By Max Andrews – Business Developer & Analyst, AgFood Fund
Recently, Australian agriculture has been challenged by global bio-security threats. Four weeks ago, Australia was introduced to the varroa destructor mite. This mite originates from eastern honeybees typically from Asia.
Eastern honeybees have developed an auto-grooming technique, where they groom their fellow members of the hive which result in dead varroa mites at the bottom of the hive. Western honeybees have not developed this technique, this is why the varroa destructor mite is a concern for the Australian agriculture industry.
How does the varroa mite affect ASX listed companies?
It is estimated that one third of the Australian diet requires insect pollination, and the honeybee makes up most of this process. Crops such as cherries, blueberries and almonds almost solely rely on pollination from the honeybee.
In our opinion, Select Harvests is probably the most directly affected by the varroa outbreak. The varroa mite arrived in the Port of Newcastle in NSW. 50% of the pollinating industry is based in NSW, which could lead to a shortage of bees in Victoria and South Australia, where Select have some of their almond orchards. The impact of the mite on Select Harvests production is hard to quantify due to the many factors for forecasting crop yield.
Last week the AgFood Fund visited the Elizabeth Macarthur Agricultural Institute (EMAI) which is a biosecurity facility in NSW with the aim to enhance food and fibre production. A chief scientist at the institute noted a slowdown in detections of the varroa mite at new locations. In our opinion, it seems the varroa mite has been contained, however there may still be an impact for growers due to restricted flight hours for bees.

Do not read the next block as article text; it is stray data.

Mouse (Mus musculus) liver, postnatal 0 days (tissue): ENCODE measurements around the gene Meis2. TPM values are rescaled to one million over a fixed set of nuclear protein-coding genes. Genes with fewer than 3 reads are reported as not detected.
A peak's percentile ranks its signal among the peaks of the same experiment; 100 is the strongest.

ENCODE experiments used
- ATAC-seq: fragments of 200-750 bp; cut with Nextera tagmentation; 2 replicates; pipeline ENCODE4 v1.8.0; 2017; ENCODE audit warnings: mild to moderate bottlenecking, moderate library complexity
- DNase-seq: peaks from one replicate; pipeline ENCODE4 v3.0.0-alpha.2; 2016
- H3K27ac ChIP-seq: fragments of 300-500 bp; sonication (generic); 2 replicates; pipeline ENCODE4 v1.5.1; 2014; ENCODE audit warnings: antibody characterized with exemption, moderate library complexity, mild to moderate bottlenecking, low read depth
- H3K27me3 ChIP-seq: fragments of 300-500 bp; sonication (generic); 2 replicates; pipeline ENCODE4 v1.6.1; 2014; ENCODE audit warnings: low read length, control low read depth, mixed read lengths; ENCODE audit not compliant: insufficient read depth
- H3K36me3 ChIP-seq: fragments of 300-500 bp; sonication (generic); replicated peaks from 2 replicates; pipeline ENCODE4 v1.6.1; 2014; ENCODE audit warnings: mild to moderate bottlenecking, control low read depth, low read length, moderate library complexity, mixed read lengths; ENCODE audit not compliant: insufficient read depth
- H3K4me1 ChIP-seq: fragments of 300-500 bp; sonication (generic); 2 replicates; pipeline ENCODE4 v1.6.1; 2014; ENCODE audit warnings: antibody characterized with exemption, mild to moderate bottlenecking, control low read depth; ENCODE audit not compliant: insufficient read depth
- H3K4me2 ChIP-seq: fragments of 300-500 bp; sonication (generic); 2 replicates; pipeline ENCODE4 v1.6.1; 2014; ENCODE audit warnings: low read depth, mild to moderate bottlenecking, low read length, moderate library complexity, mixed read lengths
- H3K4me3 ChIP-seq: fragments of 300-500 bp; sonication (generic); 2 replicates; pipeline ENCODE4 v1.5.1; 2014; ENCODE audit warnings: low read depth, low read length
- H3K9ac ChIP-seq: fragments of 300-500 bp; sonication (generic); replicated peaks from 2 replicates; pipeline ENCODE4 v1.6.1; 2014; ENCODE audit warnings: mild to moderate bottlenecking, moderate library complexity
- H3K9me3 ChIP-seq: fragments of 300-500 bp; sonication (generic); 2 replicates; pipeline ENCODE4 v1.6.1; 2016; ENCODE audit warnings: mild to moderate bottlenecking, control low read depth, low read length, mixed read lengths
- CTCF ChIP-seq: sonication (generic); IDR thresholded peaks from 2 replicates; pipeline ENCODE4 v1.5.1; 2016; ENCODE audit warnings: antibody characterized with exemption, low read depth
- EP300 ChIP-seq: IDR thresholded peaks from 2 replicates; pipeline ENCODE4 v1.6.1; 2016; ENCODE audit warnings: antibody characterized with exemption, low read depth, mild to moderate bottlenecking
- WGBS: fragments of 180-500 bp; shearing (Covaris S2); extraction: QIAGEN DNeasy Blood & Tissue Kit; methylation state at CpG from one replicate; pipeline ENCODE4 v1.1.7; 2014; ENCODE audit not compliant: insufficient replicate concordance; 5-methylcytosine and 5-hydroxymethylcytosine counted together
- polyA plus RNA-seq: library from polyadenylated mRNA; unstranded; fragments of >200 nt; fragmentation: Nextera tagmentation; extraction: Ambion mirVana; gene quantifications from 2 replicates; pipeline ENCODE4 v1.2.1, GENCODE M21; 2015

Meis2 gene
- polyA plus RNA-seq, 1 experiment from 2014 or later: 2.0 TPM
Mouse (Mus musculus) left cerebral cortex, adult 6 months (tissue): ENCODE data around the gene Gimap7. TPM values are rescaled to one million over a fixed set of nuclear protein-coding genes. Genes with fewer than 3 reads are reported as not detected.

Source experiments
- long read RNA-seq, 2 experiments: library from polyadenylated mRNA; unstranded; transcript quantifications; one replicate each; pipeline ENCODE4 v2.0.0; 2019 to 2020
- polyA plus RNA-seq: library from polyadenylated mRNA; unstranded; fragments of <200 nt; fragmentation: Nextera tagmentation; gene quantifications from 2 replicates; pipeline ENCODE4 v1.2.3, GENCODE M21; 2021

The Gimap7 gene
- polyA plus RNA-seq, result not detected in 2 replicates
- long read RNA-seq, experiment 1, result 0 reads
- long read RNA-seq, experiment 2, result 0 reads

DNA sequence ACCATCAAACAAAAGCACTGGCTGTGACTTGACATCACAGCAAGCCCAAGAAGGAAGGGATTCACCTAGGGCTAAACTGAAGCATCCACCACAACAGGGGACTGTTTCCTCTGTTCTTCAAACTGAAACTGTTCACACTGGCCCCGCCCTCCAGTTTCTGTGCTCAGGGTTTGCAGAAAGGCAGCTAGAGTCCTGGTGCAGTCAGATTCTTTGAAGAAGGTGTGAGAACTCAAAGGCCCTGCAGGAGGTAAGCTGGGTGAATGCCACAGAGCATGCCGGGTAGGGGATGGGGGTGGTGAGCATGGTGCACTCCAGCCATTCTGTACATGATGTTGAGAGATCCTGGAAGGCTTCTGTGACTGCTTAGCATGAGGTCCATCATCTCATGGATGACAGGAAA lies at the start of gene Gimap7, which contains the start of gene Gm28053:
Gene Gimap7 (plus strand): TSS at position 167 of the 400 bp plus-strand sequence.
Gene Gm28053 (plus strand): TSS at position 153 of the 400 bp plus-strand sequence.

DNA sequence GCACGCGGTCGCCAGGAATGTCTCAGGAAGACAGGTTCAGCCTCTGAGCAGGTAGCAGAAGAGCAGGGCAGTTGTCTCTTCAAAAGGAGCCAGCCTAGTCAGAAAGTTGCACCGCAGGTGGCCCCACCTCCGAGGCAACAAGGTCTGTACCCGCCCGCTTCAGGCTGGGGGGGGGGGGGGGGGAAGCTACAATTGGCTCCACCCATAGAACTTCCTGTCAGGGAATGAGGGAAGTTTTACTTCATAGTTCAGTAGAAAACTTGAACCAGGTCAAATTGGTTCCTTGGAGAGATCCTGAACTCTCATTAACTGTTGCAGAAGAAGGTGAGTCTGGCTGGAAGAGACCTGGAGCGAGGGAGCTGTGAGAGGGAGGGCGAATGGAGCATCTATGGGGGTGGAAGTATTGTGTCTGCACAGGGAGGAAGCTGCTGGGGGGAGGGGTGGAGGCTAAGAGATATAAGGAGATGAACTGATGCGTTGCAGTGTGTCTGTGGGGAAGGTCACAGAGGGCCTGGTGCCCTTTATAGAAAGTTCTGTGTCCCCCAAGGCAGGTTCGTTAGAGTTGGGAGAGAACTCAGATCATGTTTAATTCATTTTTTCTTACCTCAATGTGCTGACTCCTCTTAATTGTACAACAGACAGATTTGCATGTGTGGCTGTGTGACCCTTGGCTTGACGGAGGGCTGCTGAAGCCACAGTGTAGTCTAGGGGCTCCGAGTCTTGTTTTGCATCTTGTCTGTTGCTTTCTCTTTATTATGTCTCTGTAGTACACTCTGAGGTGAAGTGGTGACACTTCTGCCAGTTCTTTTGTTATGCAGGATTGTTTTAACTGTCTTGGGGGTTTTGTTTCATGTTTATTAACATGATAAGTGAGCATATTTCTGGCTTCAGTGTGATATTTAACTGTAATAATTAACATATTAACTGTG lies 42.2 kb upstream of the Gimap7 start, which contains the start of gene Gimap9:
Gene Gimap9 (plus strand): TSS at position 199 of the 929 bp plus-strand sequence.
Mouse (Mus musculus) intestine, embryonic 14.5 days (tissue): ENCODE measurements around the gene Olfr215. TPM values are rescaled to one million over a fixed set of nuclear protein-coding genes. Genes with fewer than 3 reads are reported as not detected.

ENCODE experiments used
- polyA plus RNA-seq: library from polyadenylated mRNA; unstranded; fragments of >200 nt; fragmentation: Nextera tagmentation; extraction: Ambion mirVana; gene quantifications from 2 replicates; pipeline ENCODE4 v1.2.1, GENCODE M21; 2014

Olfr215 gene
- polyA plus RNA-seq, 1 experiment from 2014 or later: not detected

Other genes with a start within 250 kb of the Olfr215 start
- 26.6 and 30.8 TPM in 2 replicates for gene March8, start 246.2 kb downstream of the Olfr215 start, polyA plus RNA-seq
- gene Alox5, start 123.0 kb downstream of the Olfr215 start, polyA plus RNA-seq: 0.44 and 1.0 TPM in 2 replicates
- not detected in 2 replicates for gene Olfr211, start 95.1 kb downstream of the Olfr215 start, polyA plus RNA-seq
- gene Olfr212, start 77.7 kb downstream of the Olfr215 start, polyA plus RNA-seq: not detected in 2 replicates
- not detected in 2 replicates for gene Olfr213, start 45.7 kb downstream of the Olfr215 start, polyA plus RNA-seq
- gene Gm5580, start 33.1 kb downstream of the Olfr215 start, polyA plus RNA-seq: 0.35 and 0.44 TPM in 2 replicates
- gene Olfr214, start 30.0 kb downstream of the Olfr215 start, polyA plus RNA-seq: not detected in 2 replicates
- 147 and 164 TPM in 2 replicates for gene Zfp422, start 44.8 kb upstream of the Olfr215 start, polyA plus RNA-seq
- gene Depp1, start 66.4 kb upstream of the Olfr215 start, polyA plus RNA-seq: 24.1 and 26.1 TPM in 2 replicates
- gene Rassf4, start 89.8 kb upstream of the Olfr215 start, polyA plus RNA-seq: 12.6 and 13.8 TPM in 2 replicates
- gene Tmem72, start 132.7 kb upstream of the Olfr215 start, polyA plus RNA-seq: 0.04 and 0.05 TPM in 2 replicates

On the 20th of July 2022, the Federal Agriculture Minister Murray Watt, reported foot and mouth disease (FMD) in pork products in Melbourne retail stores. Australia detected FMD at Australian international transport hubs in 2018, but not in retail settings.
Currently there has been no live threat from the disease, however airports are taking preventative measures to stop any spread of FMD into the Australian livestock industry. FMD was detected in Indonesia in May and has spread to Bali which is a popular Australian tourist destination.
Current preventative measures to tackle FMD are sanitation mats at Australian international airports. It is believed FMD can be carried through on the soles of shoes. Citric acid is placed on these mats which removes dirt from the shoe.
Australia has also provided Indonesia with 1-million doses for their FMD vaccine program.
What does this mean for the Australian livestock industry?
Investors seem to be fearing the worst for FMD, with animal stock feed supplier, Ridley share price falling 15% in the past five days. Impacts of a FMD outbreak is hard to quantify, but we could see a decrease on the demand side for animal feed if there was an outbreak.
In our opinion, the government seem to have put strict measures in place, however we will be watching this space very closely for any more developments.
Figure 1: Varroa mite at EMAI